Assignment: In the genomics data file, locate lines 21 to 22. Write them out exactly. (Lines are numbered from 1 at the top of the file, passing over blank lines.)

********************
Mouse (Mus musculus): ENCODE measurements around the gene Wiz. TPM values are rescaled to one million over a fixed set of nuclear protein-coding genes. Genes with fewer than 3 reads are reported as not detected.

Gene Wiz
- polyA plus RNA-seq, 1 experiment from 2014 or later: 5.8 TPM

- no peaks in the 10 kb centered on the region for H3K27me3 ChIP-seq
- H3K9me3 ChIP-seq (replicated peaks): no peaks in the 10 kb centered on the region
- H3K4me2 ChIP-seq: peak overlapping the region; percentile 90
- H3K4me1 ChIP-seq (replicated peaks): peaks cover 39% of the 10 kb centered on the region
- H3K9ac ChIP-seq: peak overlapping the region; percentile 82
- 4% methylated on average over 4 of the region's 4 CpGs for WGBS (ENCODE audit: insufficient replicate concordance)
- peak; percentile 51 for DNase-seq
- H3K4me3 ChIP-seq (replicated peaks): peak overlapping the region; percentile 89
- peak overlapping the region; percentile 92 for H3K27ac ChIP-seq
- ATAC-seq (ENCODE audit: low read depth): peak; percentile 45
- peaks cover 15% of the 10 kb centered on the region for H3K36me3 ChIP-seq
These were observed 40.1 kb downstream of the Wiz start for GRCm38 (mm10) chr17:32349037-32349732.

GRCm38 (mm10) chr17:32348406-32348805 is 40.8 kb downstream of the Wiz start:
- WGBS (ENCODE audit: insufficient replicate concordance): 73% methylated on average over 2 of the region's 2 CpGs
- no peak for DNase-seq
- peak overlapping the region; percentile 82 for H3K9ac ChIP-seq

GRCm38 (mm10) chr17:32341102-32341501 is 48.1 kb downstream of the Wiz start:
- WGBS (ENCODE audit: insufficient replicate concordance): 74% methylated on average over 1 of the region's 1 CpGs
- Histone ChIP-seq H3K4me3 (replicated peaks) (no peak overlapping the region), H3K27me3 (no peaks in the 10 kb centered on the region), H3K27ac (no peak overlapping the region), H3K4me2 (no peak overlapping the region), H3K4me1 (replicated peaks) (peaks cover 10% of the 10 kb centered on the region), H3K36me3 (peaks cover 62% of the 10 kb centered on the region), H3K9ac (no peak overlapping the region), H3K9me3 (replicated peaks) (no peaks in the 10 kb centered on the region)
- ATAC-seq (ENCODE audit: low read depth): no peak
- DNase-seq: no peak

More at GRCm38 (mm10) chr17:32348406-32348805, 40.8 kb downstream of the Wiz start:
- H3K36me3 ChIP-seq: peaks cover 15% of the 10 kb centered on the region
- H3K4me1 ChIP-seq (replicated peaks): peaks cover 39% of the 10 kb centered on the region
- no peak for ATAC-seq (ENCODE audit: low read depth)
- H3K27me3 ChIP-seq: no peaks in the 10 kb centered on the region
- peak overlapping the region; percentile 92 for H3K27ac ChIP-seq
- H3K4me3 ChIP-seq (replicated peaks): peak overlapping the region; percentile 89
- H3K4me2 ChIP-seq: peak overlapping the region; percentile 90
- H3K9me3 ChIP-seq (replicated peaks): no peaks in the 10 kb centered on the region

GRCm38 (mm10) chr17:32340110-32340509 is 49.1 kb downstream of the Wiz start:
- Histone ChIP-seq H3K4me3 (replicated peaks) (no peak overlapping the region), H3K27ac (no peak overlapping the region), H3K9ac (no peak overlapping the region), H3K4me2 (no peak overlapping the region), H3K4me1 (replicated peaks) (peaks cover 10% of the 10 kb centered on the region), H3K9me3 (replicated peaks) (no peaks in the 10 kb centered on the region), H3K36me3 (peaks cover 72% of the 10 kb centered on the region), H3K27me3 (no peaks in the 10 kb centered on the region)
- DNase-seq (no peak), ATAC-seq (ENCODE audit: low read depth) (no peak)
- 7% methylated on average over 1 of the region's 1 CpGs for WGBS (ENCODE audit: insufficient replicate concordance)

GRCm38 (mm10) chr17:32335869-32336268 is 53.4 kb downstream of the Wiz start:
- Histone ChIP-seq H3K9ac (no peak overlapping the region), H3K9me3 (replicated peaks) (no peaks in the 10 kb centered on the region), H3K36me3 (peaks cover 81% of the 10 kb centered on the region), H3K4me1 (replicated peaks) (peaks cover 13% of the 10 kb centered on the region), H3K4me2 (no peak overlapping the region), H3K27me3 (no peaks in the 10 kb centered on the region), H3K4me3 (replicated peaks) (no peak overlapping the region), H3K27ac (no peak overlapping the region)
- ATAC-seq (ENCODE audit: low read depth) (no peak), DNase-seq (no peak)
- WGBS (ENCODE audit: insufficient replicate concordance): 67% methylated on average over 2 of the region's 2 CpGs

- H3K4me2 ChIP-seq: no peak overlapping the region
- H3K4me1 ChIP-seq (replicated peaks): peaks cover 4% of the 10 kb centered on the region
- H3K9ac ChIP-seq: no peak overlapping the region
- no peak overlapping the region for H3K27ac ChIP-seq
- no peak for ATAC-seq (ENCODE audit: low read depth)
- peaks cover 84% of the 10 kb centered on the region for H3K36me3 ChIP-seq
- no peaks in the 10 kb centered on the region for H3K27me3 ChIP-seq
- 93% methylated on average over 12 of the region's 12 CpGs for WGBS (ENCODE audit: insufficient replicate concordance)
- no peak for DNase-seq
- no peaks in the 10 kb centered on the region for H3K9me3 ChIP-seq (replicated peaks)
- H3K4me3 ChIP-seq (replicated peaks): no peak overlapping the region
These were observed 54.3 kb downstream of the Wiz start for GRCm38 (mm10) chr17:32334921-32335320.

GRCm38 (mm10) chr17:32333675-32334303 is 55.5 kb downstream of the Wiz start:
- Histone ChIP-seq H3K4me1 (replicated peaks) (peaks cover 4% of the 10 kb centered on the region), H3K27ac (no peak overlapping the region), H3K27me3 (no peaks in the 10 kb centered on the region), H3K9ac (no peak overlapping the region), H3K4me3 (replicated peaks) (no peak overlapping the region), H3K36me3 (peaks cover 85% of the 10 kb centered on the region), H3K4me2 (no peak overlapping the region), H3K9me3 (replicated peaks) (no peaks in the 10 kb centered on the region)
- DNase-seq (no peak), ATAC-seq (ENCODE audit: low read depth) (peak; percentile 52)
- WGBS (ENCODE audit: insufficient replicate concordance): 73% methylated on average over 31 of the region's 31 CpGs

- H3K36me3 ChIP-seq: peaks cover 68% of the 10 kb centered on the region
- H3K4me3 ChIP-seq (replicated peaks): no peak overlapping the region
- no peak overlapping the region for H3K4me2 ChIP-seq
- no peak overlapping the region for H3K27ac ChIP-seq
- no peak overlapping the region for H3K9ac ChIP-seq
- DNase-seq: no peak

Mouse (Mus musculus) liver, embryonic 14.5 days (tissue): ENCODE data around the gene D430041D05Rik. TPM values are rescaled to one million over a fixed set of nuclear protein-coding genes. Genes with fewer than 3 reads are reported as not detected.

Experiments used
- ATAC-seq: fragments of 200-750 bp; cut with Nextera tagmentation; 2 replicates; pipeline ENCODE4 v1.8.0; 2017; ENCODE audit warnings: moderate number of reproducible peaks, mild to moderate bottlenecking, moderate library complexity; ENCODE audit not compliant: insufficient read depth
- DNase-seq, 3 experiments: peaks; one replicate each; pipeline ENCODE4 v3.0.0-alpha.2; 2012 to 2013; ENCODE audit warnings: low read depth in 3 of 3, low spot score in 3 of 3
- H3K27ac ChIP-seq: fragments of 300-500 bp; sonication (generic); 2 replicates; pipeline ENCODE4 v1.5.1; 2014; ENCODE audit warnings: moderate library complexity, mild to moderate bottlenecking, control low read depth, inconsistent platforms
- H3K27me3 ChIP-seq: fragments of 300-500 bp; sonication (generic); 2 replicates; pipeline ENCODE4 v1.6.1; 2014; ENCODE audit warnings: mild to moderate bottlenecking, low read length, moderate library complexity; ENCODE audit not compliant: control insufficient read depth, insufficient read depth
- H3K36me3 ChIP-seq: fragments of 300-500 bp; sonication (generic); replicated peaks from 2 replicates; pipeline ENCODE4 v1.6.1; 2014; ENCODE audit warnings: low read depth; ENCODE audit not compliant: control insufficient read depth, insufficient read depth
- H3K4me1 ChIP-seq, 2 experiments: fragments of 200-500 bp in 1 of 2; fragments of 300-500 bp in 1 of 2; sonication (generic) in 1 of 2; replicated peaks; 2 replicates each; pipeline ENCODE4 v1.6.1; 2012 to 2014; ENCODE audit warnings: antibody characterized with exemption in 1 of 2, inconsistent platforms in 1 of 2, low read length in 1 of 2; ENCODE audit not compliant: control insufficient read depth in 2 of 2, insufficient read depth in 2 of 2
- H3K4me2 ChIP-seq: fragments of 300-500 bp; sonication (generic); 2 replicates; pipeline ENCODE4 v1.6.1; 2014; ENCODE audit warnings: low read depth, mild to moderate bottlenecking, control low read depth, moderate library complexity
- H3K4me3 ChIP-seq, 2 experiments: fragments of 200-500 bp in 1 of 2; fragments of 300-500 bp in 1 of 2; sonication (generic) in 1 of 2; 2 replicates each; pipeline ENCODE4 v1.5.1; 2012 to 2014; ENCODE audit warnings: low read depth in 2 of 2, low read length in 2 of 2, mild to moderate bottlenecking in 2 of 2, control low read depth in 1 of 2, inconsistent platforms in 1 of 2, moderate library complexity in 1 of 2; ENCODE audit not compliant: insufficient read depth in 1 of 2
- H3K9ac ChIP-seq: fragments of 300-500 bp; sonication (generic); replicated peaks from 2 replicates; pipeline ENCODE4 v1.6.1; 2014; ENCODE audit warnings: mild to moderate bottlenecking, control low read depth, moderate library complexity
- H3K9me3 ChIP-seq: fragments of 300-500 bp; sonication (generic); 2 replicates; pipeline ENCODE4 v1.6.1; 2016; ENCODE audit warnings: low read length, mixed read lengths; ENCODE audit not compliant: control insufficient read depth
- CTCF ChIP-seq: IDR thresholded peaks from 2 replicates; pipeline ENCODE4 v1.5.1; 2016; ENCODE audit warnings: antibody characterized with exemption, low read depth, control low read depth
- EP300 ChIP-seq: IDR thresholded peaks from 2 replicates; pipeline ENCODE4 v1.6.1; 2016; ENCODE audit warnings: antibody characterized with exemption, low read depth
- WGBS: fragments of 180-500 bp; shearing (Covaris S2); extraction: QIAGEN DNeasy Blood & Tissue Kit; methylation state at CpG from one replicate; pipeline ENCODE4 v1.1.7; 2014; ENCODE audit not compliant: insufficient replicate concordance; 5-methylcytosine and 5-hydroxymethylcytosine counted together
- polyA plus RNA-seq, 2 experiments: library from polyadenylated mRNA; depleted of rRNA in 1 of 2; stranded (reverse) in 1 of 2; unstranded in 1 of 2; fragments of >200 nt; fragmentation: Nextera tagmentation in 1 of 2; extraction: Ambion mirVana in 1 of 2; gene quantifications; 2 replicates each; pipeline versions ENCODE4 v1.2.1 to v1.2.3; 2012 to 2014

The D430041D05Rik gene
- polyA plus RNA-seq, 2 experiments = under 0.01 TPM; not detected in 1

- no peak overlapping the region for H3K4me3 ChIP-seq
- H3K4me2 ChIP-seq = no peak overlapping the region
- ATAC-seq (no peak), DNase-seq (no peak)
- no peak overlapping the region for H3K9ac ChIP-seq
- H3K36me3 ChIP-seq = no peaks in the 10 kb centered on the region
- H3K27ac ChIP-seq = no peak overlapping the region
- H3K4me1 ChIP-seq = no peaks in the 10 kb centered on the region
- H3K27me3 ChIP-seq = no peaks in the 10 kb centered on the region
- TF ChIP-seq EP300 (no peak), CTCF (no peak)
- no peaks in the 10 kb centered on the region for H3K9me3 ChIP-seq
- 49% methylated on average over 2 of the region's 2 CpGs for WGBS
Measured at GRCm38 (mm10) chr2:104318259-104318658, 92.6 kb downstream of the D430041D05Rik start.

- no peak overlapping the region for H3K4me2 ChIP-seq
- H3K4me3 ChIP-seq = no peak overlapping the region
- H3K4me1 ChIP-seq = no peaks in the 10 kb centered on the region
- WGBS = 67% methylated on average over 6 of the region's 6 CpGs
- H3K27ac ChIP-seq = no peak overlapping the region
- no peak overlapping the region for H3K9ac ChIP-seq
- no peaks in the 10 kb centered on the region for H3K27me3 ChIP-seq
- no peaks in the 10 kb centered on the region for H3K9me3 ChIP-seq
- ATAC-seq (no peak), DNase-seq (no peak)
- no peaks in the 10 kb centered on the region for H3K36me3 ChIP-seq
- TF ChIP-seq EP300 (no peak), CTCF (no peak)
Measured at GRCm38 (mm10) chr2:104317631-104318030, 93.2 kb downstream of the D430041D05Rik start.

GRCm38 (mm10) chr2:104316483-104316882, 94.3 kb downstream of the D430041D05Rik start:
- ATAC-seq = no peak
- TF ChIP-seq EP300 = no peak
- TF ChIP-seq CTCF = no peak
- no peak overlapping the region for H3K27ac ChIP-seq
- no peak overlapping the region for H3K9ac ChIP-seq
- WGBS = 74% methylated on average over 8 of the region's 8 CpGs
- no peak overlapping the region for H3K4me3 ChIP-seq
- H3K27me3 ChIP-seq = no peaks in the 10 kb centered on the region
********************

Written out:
- WGBS (ENCODE audit: insufficient replicate concordance): 74% methylated on average over 1 of the region's 1 CpGs
- Histone ChIP-seq H3K4me3 (replicated peaks) (no peak overlapping the region), H3K27me3 (no peaks in the 10 kb centered on the region), H3K27ac (no peak overlapping the region), H3K4me2 (no peak overlapping the region), H3K4me1 (replicated peaks) (peaks cover 10% of the 10 kb centered on the region), H3K36me3 (peaks cover 62% of the 10 kb centered on the region), H3K9ac (no peak overlapping the region), H3K9me3 (replicated peaks) (no peaks in the 10 kb centered on the region)